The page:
Blog for Mental Health 2014 Project, or, yes, I made it to the kitchen today.

bfmh14-copy-e1388959797718“I pledge my commitment to the Blog for Mental Health 2014 Project. I will blog about mental health topics not only for myself, but for others. By displaying this badge, I show my pride, dedication, and acceptance for mental health. I use this to promote mental health education in the struggle to erase stigma.” 

There are pretty much 6 people who read this blog. Once you realize how long this post is, that may start to make sense.

When I started it, I just needed a place to write. I really needed a space, but I didn’t really need an audience. I get a little jump when someone comments, or I get an email saying that someone follows this, but this was primarily a little place for me, and I had no fancy paper notebooks to work with, and my handwriting sucks. Really, it does.

I wanted to write this post, as part of the Blog for Mental Health 2014 Project, because I think that while it is great that all sort of celebrities are announcing their mental health status, I don’t know that that really helps people on a day to day,  oh god how am I going to get all the way to the kitchen, I’m so tired my teeth hurt, basis. In my experience, the only thing that really does that, is knowing people who have lived through that, made it to the kitchen and lived to tell about it. Today, I made it to the kitchen. You can do this.

I was diagnosed with Bipolar II in 1992, after a not very successful trial of anti-depressants made it fairly obvious that I did not have unipolar depression. I spent 8 weeks in hospital getting used to lithium and also getting used to the fact that there was a name for the thing that caused me to lose my marbles on a fairly regular basis, and that that name was not just “tired” or “energetic”.

I spent my 20 year “crazy” anniversary in the hospital too. I’ve been hospitalized seven times in 20 years, which is pretty freaking low, given how things have gone. I have had good treatment, mediocre treatment, and downright horrible treatment. I had the best possible psychiatrist, but then she retired last year. I have taken at least one of almost every class of medication that has ever been even hinted at for BP, including one that is supposed to be for Parkinson’s Disease (that one, for the time being, is working).

I fought an uphill battle with self-harm. Mostly, I won. There are occasional skirmishes. I don’t beat myself over the head with them anymore.

I have significant kidney damage from medication, and it probably won’t get any better than this. I know where every public washroom in the entire city is located, and if I don’t know, I can find one. It is my superpower.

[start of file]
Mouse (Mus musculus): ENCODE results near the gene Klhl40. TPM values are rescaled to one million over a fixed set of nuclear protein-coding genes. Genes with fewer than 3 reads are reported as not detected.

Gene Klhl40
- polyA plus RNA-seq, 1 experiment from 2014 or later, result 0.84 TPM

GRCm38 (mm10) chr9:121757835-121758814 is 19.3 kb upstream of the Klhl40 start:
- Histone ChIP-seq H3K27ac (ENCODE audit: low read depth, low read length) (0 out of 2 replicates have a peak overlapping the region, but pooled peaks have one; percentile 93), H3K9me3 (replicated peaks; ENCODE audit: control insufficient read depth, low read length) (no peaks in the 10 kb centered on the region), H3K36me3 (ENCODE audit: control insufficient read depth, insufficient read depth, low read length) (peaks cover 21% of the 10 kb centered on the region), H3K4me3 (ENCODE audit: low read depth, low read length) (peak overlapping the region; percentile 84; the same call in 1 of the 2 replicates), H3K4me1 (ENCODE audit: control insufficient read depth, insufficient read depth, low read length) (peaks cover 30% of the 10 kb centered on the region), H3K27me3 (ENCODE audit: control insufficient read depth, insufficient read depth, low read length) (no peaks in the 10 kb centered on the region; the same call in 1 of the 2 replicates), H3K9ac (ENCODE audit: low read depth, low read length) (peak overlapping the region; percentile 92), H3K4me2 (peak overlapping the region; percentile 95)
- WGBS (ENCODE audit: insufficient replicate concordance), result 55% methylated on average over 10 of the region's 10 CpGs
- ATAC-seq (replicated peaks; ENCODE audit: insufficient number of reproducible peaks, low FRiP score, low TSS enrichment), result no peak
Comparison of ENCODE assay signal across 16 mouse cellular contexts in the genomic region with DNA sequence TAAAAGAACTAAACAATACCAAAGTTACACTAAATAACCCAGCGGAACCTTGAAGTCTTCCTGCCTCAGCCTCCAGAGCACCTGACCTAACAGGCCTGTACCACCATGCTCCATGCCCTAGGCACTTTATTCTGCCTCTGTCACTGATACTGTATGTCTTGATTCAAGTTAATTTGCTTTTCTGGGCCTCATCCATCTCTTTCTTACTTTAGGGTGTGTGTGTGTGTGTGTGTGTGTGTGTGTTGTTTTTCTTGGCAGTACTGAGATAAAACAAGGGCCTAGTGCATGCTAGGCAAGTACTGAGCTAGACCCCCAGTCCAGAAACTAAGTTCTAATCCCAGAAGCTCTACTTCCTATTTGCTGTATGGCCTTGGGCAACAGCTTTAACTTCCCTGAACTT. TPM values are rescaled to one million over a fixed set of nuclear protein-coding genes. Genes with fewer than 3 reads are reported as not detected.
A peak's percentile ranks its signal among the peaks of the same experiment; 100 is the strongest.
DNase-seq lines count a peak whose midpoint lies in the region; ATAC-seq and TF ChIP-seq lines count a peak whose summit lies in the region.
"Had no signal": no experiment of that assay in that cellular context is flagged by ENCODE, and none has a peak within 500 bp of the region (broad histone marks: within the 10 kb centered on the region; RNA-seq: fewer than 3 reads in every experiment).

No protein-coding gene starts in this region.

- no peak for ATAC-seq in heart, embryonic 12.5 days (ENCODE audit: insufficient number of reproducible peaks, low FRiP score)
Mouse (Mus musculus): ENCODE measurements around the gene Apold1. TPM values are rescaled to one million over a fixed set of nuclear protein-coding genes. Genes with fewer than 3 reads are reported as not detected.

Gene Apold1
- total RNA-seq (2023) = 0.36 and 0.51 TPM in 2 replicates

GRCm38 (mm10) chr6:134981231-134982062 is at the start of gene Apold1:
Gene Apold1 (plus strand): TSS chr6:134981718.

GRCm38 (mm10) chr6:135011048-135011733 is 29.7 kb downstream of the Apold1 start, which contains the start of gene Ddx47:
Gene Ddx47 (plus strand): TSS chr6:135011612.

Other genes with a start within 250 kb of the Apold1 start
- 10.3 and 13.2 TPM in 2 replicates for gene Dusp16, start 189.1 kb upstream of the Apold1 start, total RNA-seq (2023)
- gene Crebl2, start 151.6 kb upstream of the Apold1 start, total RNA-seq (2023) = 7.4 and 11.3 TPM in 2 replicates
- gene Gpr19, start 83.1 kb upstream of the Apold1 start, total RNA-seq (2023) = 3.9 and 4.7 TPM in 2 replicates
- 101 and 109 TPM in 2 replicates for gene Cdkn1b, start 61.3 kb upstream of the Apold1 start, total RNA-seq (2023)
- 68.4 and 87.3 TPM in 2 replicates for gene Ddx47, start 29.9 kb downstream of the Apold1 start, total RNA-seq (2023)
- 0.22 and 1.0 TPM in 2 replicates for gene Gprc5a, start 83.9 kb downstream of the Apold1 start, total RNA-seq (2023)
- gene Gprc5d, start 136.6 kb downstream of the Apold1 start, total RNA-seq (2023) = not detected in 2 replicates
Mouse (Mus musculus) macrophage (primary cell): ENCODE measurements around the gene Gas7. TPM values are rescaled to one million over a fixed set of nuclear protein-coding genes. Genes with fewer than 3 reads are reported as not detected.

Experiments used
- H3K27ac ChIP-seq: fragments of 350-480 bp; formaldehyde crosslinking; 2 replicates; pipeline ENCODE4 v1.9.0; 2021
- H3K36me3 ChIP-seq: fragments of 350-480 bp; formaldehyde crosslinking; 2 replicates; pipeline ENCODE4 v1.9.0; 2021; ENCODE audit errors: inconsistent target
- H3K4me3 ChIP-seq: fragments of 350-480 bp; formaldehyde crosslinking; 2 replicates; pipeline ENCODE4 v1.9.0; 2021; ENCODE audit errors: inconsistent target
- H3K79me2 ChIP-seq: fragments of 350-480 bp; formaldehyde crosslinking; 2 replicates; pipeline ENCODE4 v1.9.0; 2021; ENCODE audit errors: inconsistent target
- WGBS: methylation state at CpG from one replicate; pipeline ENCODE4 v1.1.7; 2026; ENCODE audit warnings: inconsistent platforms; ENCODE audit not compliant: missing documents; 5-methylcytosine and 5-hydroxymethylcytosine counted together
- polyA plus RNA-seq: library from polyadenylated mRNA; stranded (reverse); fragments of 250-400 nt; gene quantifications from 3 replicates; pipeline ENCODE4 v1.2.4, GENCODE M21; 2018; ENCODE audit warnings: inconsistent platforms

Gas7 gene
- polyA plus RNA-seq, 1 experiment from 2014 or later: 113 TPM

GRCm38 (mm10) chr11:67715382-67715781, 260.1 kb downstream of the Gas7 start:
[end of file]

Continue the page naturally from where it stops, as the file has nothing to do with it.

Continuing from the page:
I wrote cranky blog posts about things I found completely unfair about living with mental illness, days when I really wished I could shuffle off this mortal coil without disturbing anyone, and things that are awesome (like peer support and friends).

In and between all of that, I did the following:

  • Got bachelors degree in physical anthropology and human evolution
  • Got college diploma in Early Childhood Education
  • Got bachelor of Education degree
  • Taught elementary school for 8 years
  • Got master of Educational Technology degree
  • Got married
  • Worked for an educational company designing online courses
  • Gave lectures to mental health professionals about lived experience
  • Got unemployed
  • Made really good friends in the physical world and online
  • Learned cross stitch
  • Knit a whole bunch of socks

(Resume available on request. I really need a job, just in case you were wondering. I’m not really trying to advertise.)

Being bipolar is not all of what I am, but it is a huge part of how I became this person. This has been with me my whole life, and it has shaped every decision I have made, and influenced all of my choices. I learned (slowly, and with great reluctance) how to be self-reflective. I learned compassion. That was supposed to apply to me too, but I have not quite got the hang of that yet. Further updates as events warrant. I learned that not only do I have a voice, but I really want to use it. I learned how to be kind. Again, not so much to myself, but I have to leave some startling growth spurts for my 40’s, right?